Well folks, here is another essay from my Women’s and Gender studies class. (That I wrote!)
I hope you all enjoy! 🙂
Andrea Rubenstein states that slut shaming is the “idea of shaming or attacking a women or girl for being sexual, having one or more sexual partners, acknowledging sexual feelings, and/or acting on sexual feelings” (Rubenstein, 2010). In other words, if a women is not following the sexual social script, she will get a negative label attached to her (ex: slut), and be classified as something “dirty”.
In most societies the only acceptable way to express your sexuality, is within marriage, normally for the purpose of having children. When a female has engaged in sex with more than one partner, people say that is enough reason to call someone a slut. In the United States, it is normal to have multiple relationships before getting married, and now some women even feel that marriage is not vital. The average age for marriage in the United States is now 26, and the current expectation is still for people to wait until marriage to have sexual behavior.
Policing women on “normal” behavior, and acting in “acceptable” ways, however, is not just limited to having sexual activity. Jessica Valenti, who wrote “He’s a Stud, She’s a Slut: The Sexual Double Standard”, states that she was called a slut when her boobs grew faster than other girls, when she had a boyfriend, when she did not have a boyfriend, when she kissed a boy she was not dating, and especially when she talked about sex (Christen & Caroline, 2015).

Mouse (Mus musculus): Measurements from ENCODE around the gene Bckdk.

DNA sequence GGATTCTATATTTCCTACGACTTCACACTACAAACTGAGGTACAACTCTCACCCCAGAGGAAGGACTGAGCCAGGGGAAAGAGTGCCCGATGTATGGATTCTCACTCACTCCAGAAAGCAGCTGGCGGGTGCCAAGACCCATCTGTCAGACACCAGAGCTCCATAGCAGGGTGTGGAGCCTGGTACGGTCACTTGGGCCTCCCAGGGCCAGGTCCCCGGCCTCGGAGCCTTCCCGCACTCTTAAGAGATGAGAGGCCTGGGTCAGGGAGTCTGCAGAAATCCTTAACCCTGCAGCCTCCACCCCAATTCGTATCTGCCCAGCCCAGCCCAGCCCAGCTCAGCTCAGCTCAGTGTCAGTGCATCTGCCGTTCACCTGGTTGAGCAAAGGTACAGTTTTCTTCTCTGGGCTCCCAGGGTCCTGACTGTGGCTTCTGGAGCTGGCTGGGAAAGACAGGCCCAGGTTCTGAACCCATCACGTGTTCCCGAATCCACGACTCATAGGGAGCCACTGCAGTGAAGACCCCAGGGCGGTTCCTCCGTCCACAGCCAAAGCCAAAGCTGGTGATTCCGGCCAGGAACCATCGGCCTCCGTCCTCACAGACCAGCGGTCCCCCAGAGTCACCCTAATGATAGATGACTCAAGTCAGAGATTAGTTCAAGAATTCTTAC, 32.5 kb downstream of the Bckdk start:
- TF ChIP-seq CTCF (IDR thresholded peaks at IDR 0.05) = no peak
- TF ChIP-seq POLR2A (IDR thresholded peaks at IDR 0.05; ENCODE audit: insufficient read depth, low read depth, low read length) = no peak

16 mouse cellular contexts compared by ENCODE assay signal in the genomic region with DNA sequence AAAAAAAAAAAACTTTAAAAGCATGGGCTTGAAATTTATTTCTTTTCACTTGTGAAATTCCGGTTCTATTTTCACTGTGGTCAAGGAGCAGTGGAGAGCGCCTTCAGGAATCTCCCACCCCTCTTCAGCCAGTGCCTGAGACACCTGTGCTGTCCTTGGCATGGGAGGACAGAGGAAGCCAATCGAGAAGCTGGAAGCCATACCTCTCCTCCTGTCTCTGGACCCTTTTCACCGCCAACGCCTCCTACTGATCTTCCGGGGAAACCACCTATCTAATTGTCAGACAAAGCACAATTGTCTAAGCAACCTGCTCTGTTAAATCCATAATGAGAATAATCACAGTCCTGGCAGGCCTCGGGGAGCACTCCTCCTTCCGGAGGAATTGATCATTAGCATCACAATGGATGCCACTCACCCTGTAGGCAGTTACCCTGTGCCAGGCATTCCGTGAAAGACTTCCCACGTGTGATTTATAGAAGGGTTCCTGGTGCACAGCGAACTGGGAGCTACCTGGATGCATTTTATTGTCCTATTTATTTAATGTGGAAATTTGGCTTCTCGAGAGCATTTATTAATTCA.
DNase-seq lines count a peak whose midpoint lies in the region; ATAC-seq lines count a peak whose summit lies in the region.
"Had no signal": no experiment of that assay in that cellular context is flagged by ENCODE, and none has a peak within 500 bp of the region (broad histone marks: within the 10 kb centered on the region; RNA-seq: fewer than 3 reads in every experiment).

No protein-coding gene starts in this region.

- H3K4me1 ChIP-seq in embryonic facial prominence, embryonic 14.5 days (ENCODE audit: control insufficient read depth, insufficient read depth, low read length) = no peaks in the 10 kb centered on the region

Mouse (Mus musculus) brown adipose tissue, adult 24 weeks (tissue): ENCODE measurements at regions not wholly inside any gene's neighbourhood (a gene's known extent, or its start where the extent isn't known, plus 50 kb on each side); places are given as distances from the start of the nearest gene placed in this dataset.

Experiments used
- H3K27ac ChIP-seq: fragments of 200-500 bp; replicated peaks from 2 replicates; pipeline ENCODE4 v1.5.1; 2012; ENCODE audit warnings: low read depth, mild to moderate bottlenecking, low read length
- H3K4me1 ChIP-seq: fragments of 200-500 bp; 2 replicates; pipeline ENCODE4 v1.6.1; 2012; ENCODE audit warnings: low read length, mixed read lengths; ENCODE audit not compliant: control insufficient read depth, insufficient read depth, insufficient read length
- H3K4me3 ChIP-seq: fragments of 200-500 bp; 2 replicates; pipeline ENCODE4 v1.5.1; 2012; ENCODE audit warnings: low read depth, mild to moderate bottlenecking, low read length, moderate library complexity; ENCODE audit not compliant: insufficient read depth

Who then can be a victim of slut shaming? The answer is any woman. For even if a virgin is not following her sexual social script, she can be labeled a slut. As long as Gender slurs, like slut, are used as weapons to keep girls and women “in-check”, any single female that acts in a way someone does not like, they are at risk for being slut shamed.
Many people see nothing wrong with calling someone a slut. They might see it as helping girls avoid “mistakes”, stopping the risk of sexual assaults and rape, and making an example out of the “bad” girls (Rubenstein, 2010). Rubenstein states a quote from Leora Tanenbaum, author of Slut! Growing Up Female with a Bad Reputation, that this single word could damage a women’s self-perception for years; Her peers might now consider her “easy” and she may become a target for different forms of harassment, and even rape; She might become sexually active with multiple partners to “live up” to the name she is being labeled as; or she may completely shut down her sexual side (Rubenstein, 2010).
Rubenstein states that this is a very important topic; it could damage a women’s sexuality. There are numerous ways to attempts to help eliminate this bashing process. The first way is to inform parents that it is important to teach their children about sexuality (male and female), and that sexual feelings are normal (Rubenstein, 2010). Futhermore, teachers need to realize that this is a problem and stop classifying it as a normal part of adolescent life. “Slut- bashing is a form of sexual harassment, and it is illegal under Title IX, which entitles students to a harassment-free education” (Rubenstein, 2010). Finally, the most obvious option, stop using the word in reference to another person. It can damage the way one thinks of their sexuality, and creates a cycle of people judging others.
Andrea Rubenstein. (2010, April 4th). FAQ: What is “slut-shaming”? [Blog]. Retrieved from https://finallyfeminism101.wordpress.com/2010/04/04/what-is-slut-shaming/
Christen & Caroline. (2015, March 4th). Slut Shaming 101. Stuff Mom Never Told You Podcast. Podcast retrieved from http://www.stuffmomnevertoldyou.com/podcasts/slut-shaming-101/